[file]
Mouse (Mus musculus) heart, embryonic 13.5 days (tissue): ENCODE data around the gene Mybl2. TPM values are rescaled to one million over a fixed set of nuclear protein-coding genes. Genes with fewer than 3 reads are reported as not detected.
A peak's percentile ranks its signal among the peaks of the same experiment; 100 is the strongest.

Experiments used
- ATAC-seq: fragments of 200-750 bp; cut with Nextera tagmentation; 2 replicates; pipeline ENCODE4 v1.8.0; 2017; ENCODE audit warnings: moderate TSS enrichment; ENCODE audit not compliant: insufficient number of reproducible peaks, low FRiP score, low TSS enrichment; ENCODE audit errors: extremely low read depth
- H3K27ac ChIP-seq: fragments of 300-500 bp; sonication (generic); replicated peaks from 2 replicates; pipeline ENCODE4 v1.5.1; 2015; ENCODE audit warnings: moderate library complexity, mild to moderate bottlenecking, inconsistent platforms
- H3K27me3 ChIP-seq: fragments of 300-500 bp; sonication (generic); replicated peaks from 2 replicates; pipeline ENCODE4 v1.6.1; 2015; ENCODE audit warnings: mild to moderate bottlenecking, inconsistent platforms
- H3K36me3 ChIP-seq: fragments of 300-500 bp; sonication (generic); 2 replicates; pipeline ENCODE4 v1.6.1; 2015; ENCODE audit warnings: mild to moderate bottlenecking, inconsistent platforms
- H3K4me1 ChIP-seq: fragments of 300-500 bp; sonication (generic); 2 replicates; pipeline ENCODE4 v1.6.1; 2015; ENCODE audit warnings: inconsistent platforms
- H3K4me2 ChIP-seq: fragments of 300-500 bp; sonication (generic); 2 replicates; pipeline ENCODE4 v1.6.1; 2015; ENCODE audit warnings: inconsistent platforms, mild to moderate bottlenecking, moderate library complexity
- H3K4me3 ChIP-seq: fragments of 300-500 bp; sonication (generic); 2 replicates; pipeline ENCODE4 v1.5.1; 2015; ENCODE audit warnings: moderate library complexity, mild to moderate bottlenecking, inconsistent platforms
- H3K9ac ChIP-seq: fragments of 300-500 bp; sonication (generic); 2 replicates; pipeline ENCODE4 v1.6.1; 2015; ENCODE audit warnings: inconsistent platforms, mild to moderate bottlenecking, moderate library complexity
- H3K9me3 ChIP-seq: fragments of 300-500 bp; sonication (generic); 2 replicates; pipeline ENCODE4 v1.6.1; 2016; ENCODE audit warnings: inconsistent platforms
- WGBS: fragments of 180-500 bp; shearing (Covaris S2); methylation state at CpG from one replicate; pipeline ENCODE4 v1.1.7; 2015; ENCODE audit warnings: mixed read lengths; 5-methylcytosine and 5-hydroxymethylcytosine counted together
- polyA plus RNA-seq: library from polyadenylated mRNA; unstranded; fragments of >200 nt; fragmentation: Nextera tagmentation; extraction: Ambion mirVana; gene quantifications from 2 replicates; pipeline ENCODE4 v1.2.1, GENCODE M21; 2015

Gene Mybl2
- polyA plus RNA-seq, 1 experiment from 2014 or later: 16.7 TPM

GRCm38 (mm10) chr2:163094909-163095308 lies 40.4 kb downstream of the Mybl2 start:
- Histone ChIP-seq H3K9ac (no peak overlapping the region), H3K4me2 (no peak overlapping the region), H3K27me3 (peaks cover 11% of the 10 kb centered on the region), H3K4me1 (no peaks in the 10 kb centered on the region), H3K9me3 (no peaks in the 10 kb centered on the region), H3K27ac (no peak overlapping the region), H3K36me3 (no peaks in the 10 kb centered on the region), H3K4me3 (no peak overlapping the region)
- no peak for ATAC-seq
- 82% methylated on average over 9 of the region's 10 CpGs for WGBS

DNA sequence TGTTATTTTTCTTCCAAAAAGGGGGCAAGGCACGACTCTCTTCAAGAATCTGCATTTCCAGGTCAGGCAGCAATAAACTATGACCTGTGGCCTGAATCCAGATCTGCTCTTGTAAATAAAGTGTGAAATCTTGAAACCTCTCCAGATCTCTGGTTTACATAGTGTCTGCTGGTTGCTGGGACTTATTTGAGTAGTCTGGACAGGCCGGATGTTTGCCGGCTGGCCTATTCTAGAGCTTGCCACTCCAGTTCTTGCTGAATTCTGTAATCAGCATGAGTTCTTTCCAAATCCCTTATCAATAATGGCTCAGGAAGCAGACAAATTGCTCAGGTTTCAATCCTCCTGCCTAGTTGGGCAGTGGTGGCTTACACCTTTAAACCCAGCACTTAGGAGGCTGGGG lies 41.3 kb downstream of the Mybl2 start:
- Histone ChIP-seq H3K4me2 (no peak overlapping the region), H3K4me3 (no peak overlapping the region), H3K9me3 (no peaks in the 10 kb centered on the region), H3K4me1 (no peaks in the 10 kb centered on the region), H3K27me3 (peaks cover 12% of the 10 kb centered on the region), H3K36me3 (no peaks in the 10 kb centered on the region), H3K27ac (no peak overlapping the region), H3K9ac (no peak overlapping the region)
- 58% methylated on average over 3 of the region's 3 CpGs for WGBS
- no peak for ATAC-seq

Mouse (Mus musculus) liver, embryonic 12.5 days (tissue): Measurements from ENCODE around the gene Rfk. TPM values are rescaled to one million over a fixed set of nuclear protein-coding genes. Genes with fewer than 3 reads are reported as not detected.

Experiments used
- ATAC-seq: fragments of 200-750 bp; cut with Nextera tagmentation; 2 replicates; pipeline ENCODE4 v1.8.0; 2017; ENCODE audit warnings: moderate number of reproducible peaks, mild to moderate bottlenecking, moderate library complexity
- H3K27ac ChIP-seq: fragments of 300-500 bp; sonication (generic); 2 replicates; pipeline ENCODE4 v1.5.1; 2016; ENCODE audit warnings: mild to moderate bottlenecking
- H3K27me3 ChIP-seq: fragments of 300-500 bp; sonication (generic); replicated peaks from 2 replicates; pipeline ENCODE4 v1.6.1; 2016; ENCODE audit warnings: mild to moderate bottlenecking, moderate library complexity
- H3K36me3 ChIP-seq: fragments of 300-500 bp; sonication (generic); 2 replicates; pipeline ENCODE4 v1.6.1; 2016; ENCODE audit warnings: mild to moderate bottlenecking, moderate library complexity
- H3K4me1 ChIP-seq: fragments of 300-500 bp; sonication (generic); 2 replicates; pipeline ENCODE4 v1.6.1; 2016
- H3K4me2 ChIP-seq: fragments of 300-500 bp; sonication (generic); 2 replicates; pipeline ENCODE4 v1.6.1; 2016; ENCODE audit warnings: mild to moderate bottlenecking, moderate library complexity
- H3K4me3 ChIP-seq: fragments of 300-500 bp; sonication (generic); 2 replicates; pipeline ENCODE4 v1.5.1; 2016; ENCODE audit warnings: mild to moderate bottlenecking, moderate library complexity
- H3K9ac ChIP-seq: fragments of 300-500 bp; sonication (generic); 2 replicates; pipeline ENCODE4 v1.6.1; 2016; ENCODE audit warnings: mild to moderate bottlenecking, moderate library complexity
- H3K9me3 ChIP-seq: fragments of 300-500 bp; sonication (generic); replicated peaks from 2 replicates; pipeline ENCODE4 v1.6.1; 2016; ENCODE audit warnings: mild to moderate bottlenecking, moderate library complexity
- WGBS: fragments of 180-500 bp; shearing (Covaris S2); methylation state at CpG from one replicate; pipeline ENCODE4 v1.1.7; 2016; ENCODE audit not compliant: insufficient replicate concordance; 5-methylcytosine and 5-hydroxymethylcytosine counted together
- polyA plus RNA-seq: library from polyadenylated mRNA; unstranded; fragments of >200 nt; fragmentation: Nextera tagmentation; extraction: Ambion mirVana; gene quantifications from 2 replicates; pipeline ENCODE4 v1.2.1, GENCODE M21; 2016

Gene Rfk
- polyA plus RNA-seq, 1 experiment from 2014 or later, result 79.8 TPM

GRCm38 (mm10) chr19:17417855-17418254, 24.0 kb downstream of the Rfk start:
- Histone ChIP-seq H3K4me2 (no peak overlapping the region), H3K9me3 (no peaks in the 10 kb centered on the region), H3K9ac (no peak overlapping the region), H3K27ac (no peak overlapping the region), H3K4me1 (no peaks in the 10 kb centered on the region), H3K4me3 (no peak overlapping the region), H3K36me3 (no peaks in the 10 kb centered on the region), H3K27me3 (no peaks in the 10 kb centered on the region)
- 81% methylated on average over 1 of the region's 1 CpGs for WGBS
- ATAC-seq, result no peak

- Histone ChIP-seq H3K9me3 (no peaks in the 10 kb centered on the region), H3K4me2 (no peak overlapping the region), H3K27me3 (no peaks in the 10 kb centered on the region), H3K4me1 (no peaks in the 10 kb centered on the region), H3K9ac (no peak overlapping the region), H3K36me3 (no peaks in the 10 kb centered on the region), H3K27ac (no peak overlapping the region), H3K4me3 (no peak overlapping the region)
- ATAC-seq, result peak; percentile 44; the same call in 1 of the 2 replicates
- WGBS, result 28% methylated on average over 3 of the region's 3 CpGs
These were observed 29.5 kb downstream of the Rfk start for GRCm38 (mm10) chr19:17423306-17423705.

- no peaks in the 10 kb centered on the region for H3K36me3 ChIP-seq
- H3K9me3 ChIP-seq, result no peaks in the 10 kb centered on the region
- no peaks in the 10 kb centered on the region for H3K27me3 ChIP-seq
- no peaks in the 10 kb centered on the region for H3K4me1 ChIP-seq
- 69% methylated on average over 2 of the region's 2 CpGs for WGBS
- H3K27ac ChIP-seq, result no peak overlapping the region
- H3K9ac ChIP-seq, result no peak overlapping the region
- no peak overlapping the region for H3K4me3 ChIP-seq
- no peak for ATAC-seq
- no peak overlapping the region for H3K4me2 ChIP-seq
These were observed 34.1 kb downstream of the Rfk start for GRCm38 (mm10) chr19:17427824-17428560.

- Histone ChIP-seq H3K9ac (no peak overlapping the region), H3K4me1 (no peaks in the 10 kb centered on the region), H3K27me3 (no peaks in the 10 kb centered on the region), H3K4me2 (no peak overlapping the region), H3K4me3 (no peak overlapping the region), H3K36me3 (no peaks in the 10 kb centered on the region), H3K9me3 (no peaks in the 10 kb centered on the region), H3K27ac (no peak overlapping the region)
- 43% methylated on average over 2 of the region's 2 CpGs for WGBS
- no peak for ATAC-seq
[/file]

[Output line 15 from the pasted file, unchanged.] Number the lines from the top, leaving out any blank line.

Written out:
Gene Mybl2